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Red Bulls won't field USL-Pro side

Despite all signs pointing to the fact that the Red Bulls would be fielding a reserve team in the third division next year, it won't be happening.

Brad Mills-USA TODAY Sports

There will be no Red Bulls II.

Sporting Director Andy Roxburgh has told Big Apple Soccer's Kristian Dyer that "we will not have our own team" and that he's working on setting up an affiliate instead. The deadline to get a USL team is today.

This news after Hannover -- the Morris County town where the Red Bulls have their training facility -- approved a new field, with lights, a scoreboard, bleachers, press box, ticket booths and visiting locker rooms.

It's hard to put into words just how deflating this is. The New York Red Bulls have one of the best academies in the country, with a number of players getting looks from teams abroad, but one that's also had limited impact on the first team. The USL team would bridge the gap between the very good U-16, U-18 and U-23 teams and the Red Bulls squad that takes the field at Red Bull Arena. It'd give guys on pro deals who need some polish time to grow, too.

Instead, at least four Red Bulls will go out on loan, as per the rules hashed out with USL last year.

It's also hard to put into a single post all the talking points you can take away from this news. But here's my immediate takeaway...

  • I wrote earlier this year that the Red Bulls should look at hashing out a long term plan, rather than buying what amounts to a big name rental. The prospect of a USL team was a big part of that. With no bridge between the U-16, U-18 and U-23 teams and the first team, it's much harder to utilize the academy to build a foundation of talented local kids.
  • If you read between the lines, it seems very likely someone along the line decided the New York branch of Red Bull's global soccer empire no longer needed a reserve team. Back in March, Red Bulls brass -- Roxburgh specifically -- was frothing at the mouth to get a USL team done. Why else petition Hannover to build a field complete with a press box and ticket booths? No one is paying to see the U-18s. Or even the U-23s.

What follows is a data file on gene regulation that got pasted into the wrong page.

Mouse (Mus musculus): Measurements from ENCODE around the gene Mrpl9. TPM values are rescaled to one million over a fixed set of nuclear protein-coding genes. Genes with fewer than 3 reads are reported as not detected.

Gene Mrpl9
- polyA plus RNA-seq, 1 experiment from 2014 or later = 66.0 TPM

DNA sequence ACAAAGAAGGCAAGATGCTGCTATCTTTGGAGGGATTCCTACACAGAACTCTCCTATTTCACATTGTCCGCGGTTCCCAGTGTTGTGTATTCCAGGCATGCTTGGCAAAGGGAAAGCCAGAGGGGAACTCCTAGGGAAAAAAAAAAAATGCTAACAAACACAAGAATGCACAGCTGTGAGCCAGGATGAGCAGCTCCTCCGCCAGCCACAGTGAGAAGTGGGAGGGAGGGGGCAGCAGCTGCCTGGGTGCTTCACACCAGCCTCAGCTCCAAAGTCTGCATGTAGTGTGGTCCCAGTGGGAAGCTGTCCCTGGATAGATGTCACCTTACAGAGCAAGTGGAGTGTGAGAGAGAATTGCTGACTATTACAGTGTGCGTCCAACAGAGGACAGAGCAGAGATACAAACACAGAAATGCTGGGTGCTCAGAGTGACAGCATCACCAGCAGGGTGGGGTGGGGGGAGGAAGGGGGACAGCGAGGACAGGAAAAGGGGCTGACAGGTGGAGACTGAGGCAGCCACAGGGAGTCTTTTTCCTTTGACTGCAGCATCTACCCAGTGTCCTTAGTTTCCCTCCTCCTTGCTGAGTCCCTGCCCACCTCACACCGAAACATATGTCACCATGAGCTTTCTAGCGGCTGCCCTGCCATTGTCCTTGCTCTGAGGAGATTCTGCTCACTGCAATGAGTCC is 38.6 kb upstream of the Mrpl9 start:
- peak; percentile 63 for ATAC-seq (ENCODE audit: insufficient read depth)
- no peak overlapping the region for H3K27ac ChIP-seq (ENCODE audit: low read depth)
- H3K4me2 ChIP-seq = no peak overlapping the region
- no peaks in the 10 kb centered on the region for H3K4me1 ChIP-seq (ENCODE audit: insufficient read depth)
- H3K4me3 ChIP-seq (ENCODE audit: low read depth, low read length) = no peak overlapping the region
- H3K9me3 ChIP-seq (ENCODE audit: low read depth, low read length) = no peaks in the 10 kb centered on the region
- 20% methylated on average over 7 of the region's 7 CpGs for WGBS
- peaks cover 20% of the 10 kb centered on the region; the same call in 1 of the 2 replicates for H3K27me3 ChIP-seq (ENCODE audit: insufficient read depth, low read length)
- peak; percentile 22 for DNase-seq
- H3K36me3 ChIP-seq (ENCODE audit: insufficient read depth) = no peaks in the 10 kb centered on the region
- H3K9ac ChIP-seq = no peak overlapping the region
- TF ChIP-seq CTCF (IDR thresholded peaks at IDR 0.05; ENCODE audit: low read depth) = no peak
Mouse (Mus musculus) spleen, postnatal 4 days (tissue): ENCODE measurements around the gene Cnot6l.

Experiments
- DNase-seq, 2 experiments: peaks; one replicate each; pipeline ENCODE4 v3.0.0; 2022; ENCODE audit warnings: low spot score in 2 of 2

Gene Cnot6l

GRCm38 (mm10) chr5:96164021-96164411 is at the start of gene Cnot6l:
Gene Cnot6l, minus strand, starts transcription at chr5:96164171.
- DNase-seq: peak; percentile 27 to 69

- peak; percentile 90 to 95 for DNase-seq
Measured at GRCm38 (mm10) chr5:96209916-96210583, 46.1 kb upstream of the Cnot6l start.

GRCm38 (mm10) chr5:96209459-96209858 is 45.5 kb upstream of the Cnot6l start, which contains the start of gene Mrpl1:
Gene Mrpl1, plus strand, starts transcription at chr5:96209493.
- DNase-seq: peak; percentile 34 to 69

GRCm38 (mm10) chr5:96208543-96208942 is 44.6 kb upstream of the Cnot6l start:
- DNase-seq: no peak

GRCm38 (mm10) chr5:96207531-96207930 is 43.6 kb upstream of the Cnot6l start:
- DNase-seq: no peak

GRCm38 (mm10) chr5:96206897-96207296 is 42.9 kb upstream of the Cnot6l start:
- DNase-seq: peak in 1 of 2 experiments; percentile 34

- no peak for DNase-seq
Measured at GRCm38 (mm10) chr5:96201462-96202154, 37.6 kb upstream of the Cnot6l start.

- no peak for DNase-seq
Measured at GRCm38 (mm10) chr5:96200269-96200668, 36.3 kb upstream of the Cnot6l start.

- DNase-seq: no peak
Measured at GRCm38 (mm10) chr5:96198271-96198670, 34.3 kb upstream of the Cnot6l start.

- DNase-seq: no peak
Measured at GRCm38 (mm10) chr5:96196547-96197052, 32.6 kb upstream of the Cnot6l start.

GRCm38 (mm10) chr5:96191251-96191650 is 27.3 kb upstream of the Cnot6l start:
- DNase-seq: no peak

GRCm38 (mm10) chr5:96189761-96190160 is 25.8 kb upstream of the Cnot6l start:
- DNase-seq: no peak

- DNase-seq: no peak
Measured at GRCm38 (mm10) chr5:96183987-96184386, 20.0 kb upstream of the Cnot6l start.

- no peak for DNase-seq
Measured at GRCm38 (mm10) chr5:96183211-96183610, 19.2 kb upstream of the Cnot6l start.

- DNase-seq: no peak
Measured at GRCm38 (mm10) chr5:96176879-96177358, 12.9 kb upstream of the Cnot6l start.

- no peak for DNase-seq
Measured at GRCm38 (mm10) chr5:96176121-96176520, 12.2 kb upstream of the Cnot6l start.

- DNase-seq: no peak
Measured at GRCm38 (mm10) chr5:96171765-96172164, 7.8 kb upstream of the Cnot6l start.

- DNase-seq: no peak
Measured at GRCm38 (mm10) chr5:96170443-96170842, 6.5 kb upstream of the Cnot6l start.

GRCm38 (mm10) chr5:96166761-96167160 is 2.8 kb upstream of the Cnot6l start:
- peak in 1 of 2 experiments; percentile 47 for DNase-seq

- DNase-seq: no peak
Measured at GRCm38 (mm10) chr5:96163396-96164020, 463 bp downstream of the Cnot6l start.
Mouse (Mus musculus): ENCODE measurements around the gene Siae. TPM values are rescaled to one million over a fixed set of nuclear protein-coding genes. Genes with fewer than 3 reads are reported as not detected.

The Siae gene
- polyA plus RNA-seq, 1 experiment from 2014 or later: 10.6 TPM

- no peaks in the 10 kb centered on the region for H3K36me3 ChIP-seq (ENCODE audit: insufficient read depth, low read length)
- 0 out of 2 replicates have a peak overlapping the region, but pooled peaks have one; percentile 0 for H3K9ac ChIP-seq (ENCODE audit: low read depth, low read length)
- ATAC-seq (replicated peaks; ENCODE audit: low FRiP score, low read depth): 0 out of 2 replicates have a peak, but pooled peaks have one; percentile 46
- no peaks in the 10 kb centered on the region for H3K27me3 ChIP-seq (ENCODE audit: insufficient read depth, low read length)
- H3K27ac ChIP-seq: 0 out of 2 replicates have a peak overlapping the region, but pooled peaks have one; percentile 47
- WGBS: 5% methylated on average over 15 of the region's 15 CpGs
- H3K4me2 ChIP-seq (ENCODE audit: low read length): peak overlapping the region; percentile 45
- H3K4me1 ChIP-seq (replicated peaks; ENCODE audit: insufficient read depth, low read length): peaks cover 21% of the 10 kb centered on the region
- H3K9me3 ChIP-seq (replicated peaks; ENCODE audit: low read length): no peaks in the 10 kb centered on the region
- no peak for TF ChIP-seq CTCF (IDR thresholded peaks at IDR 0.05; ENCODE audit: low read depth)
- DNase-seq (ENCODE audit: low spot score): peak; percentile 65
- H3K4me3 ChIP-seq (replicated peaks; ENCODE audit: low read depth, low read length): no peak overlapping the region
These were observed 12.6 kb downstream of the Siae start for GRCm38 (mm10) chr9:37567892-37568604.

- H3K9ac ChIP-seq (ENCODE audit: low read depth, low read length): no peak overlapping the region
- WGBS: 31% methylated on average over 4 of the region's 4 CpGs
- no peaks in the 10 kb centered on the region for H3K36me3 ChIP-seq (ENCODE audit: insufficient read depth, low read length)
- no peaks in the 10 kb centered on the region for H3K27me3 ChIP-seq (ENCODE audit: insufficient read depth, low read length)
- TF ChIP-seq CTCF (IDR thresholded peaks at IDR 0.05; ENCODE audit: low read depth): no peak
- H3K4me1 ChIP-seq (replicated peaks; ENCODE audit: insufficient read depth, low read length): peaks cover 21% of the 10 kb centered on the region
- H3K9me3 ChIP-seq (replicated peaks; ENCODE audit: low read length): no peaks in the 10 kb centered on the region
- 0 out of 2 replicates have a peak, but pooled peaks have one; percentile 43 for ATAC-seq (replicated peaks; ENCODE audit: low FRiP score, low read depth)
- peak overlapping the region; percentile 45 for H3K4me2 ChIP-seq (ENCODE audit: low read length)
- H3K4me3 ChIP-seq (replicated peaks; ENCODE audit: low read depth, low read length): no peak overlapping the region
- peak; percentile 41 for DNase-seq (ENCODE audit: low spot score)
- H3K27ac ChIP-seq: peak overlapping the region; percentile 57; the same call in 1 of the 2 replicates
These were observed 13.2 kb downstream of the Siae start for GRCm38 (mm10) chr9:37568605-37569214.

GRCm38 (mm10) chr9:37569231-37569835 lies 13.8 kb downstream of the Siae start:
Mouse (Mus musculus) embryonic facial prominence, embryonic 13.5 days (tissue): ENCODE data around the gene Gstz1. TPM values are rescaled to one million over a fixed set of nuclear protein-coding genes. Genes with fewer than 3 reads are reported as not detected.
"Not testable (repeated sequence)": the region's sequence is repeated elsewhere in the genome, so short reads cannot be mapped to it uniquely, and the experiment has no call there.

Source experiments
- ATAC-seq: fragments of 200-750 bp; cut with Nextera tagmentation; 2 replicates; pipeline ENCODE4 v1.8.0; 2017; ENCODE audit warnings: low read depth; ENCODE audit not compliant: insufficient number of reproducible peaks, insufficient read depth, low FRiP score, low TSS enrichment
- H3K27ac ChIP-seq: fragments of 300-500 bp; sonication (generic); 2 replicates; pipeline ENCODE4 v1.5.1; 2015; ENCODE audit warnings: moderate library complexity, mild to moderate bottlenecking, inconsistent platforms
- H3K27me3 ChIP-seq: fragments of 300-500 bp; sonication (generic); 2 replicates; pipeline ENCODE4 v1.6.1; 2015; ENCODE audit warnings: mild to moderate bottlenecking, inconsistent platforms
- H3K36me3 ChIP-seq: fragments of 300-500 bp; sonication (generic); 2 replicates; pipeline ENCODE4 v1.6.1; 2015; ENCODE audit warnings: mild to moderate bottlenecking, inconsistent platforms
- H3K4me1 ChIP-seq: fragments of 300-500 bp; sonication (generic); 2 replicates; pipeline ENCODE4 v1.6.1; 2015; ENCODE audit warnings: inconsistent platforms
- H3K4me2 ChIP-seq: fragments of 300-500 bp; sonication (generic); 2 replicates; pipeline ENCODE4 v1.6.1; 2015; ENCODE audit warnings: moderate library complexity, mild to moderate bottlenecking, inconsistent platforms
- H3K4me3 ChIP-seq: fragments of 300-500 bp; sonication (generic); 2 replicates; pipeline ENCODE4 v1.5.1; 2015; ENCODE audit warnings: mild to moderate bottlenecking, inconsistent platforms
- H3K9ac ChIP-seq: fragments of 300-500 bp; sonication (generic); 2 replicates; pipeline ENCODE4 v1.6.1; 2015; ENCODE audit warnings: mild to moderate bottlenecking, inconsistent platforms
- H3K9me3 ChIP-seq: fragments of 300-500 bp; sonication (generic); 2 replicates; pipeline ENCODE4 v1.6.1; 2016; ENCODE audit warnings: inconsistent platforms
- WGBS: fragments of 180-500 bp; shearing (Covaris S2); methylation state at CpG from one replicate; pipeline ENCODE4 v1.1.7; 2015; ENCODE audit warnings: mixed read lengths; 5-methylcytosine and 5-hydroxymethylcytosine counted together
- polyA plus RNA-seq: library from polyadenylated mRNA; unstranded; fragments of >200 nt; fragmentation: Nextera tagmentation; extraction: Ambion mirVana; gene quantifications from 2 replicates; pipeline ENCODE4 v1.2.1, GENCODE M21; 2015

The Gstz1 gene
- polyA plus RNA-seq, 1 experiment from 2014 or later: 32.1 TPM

• It's always bandied about that Red Bull is pulling up the financial stakes in New York. This, to me anyway, is the first compelling piece of evidence to suggest that this is the case. There are valid explanations to other moves -- no third designated player? They didn't like or could afford any of the options -- but none for this. For a multi-billion dollar company that's used to spending money on sports, a USL team is pocket change.
  • How can I say a USL team costs nothing? At least against the benefit it will provide MLS, it's obvious it's worth it, with at least seven teams jumping in the pool next year. And they're not all rolling in it. FC Dallas is putting a team on the field, as is notoriously small-market Real Salt Lake.
  • The good news? Maybe Red Bull is looking to sell. They lose money each year, but a rising tide lifts all boats, with the franchise gaining value over the years. Add to that the reported $100 million (or more) bids received by MLS for Chivas USA and it could be a good time for Red Bull to cash out.
  • If you're an optimist, there's the outside chance the Red Bulls just couldn't hash anything out by today's deadline and might look to get it done for 2016. But I'm not holding my breath.